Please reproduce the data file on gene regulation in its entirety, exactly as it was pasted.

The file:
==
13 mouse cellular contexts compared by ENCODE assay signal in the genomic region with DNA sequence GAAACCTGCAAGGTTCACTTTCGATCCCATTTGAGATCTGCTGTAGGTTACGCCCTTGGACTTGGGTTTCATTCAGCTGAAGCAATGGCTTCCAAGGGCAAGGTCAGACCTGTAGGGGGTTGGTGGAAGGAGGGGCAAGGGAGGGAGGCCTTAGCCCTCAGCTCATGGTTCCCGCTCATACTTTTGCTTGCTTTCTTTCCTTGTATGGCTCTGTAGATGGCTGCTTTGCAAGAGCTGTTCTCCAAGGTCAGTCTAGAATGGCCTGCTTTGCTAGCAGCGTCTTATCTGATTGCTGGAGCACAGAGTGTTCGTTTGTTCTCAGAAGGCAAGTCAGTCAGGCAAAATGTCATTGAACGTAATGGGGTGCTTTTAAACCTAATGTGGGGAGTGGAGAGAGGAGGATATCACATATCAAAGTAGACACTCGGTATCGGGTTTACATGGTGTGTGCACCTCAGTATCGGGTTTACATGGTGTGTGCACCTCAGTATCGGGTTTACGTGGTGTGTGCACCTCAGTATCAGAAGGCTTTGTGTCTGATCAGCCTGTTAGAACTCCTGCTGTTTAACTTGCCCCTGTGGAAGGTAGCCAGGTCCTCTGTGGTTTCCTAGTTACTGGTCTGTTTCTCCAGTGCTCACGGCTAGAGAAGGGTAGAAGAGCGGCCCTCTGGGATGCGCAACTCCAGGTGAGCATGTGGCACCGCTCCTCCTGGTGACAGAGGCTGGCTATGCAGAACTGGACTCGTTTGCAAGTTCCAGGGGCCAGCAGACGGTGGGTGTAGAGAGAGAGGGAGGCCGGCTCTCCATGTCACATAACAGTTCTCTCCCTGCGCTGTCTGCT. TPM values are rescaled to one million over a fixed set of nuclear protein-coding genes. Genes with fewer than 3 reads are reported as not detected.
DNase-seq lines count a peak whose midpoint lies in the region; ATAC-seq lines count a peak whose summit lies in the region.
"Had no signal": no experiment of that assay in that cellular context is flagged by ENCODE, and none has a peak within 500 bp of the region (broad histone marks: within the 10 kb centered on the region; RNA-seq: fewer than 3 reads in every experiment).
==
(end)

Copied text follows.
13 mouse cellular contexts compared by ENCODE assay signal in the genomic region with DNA sequence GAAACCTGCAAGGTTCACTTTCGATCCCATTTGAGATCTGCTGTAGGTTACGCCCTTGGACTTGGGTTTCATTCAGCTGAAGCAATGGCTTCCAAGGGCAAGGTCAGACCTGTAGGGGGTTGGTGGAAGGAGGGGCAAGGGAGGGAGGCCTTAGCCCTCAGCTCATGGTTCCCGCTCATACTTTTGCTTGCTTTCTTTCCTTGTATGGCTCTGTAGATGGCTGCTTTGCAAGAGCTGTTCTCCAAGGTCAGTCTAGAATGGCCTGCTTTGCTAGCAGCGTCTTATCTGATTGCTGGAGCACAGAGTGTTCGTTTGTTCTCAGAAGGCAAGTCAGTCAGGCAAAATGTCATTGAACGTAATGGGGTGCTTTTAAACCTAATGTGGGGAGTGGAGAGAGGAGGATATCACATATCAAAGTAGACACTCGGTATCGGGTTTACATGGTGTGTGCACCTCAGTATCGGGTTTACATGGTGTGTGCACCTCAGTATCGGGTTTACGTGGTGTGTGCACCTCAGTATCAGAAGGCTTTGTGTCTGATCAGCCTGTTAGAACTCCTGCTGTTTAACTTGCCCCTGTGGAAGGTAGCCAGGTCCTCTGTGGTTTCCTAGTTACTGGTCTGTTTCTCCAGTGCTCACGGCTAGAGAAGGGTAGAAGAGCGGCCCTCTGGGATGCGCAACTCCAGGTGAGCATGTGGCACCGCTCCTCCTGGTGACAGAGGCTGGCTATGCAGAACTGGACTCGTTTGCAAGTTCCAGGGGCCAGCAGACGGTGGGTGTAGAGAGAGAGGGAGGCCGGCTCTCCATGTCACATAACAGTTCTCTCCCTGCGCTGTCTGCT. TPM values are rescaled to one million over a fixed set of nuclear protein-coding genes. Genes with fewer than 3 reads are reported as not detected.
DNase-seq lines count a peak whose midpoint lies in the region; ATAC-seq lines count a peak whose summit lies in the region.
"Had no signal": no experiment of that assay in that cellular context is flagged by ENCODE, and none has a peak within 500 bp of the region (broad histone marks: within the 10 kb centered on the region; RNA-seq: fewer than 3 reads in every experiment).